What’s it all about?
Have you ever wanted to make more sense of the night sky? Or see the rings of Saturn for yourself? Whether you’re completely new to astronomy or have some experience, exploring and learning about the night sky is something everyone can enjoy.
This class will help you to know your way around the night sky and identify various constellations without any need for fancy equipment. The stories behind various constellations will be discussed as well as how to use the constellations to find south.
Additionally, a 10-inch telescope will be used to view planets, including the most spectacular planets in our solar system – Jupiter and Saturn. Viewing these giant planets through a telescope is a must. Not only are various moons of each planet easily seen, but the cloud bands on Jupiter and the rings of Saturn are sights to behold! Mars and Venus will also be visible with Mars being in an optimal position in its orbit for viewing in July!
What will we cover?
The class will provide an introduction to the constellations and how they change over time. Four major constellations visible on the night will be identified and explored, including the various stories and important stars associated with each one. The class will also cover topics including:
- Identifying the closest star system to Earth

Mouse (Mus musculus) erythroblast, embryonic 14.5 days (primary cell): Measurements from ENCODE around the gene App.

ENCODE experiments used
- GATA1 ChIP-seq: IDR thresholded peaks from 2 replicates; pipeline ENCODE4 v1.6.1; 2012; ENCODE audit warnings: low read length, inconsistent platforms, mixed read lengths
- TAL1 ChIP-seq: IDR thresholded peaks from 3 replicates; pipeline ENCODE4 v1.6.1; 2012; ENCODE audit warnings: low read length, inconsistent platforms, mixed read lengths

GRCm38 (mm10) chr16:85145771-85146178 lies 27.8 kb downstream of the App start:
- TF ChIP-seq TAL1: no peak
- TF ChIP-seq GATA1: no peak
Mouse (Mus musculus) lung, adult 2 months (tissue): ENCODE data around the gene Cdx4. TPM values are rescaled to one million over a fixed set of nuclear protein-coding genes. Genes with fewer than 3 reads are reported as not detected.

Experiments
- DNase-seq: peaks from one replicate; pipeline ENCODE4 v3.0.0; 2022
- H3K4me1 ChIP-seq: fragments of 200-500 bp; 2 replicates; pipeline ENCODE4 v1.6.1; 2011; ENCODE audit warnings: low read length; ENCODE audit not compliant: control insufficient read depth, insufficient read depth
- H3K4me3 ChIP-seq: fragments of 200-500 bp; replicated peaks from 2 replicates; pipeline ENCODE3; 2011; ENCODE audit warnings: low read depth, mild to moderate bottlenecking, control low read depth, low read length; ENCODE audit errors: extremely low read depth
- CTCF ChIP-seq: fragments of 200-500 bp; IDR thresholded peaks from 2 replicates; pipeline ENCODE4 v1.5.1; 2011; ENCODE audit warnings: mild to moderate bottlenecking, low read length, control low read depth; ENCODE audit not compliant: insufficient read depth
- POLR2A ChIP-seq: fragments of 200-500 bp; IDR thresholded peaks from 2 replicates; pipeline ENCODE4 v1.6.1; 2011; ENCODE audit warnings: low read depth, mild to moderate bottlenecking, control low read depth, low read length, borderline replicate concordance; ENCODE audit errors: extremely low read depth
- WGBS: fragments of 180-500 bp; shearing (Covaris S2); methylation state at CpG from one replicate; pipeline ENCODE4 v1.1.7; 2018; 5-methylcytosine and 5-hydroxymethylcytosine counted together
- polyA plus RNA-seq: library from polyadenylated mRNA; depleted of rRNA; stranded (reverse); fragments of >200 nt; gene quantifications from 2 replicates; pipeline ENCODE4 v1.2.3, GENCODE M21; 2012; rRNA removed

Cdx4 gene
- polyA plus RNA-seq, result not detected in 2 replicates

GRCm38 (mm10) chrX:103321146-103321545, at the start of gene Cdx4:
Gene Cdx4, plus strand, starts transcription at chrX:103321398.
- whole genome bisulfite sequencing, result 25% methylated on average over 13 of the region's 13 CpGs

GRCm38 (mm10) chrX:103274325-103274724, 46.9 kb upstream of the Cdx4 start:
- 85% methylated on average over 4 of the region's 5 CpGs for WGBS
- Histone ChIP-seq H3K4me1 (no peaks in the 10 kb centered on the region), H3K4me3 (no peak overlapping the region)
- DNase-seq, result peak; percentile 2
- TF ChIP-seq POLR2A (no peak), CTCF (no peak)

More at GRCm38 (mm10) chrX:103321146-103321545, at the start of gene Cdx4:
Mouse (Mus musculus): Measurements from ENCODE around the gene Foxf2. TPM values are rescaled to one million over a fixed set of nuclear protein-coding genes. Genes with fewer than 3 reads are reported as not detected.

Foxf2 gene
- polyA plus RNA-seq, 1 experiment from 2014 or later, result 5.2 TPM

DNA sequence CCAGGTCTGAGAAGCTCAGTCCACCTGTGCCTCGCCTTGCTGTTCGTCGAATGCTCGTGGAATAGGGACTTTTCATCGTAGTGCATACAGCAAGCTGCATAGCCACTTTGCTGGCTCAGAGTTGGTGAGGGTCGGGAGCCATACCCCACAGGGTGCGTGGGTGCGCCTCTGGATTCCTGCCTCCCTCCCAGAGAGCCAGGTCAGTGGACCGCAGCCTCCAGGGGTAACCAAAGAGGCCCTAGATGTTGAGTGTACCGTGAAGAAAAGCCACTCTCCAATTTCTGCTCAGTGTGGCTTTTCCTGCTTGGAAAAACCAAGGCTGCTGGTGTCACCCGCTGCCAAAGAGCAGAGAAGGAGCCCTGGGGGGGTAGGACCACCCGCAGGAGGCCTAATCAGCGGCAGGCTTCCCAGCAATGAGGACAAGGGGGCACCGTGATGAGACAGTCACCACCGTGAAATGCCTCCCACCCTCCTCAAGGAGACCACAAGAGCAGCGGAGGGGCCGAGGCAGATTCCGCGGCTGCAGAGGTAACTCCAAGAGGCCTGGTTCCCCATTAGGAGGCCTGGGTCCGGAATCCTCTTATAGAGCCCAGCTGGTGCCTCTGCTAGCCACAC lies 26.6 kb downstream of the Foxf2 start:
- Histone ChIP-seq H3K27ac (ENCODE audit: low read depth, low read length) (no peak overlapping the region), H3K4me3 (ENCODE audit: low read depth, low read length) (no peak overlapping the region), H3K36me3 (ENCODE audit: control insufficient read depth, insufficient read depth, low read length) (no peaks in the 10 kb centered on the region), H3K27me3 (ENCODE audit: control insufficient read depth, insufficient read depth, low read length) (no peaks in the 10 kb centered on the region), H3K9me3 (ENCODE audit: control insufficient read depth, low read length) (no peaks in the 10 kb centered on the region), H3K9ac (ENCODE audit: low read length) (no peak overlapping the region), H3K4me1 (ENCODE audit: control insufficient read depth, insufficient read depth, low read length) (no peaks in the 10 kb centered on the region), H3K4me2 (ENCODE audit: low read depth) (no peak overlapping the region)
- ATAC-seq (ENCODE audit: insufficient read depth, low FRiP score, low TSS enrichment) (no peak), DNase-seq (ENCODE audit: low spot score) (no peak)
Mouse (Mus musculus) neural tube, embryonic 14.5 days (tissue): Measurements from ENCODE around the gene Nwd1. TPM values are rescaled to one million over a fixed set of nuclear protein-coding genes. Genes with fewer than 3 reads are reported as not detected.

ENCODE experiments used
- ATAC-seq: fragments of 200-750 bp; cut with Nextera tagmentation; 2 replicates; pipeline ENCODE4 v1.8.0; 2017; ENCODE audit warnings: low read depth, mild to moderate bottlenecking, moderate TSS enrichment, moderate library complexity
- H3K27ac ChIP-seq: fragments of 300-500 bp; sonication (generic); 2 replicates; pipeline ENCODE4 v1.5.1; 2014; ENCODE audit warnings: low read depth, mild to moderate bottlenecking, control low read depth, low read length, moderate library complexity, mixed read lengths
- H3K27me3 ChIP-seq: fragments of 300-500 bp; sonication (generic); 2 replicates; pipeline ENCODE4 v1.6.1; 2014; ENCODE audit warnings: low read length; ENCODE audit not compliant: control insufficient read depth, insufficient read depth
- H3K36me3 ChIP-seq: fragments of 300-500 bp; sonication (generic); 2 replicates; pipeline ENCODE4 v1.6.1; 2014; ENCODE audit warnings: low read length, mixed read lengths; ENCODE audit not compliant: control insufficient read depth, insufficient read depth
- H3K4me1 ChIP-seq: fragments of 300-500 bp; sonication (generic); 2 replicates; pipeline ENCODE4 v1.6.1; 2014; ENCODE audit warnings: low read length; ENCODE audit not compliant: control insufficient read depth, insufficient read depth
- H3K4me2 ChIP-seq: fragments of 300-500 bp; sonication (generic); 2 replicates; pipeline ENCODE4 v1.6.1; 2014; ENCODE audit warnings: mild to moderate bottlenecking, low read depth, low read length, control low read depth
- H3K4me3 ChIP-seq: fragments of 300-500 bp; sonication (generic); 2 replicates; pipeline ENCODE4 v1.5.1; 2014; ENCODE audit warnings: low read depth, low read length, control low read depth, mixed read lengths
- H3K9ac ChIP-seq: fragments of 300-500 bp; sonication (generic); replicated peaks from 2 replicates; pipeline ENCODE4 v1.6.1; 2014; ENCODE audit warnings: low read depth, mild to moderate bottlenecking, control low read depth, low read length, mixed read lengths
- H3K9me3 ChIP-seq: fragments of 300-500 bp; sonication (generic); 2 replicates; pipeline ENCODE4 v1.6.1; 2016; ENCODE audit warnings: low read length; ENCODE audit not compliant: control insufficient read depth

- Double star systems
- Planets orbiting other stars
- How a telescope works
Finally, everyone will have the opportunity to view Jupiter, Saturn, Mars and Venus through the telescope if the weather is kind! The key features of these planets will be discussed including Jupiter’s great red spot and Saturn’s extensive ring system. Additionally, the potential for life to be found on particular moons of these planets will be examined.
If you would like to sit during the class, feel free to BYO grass friendly seat! Kids are welcome, if accompanied by a paying adult. School holidays maybe over but there’s always something to look forward to in the night sky!
Who will be teaching?
Andrew Jackling completed a Master of Astronomy at Swinburne University in 2017. He has had a passion for astronomy and astrophotography from a young age and grew up observing the night sky. The telescope Andrew will bring is a 10-inch Newtonian telescope, the base of which was constructed by himself and his father. He has used the telescope to observe distant galaxies, nebulae, star clusters, comets, the planets as well as the Moon. Andrew’s astrophotography images have previously been published in Australian Sky and Telescope magazine. You can find him on Twitter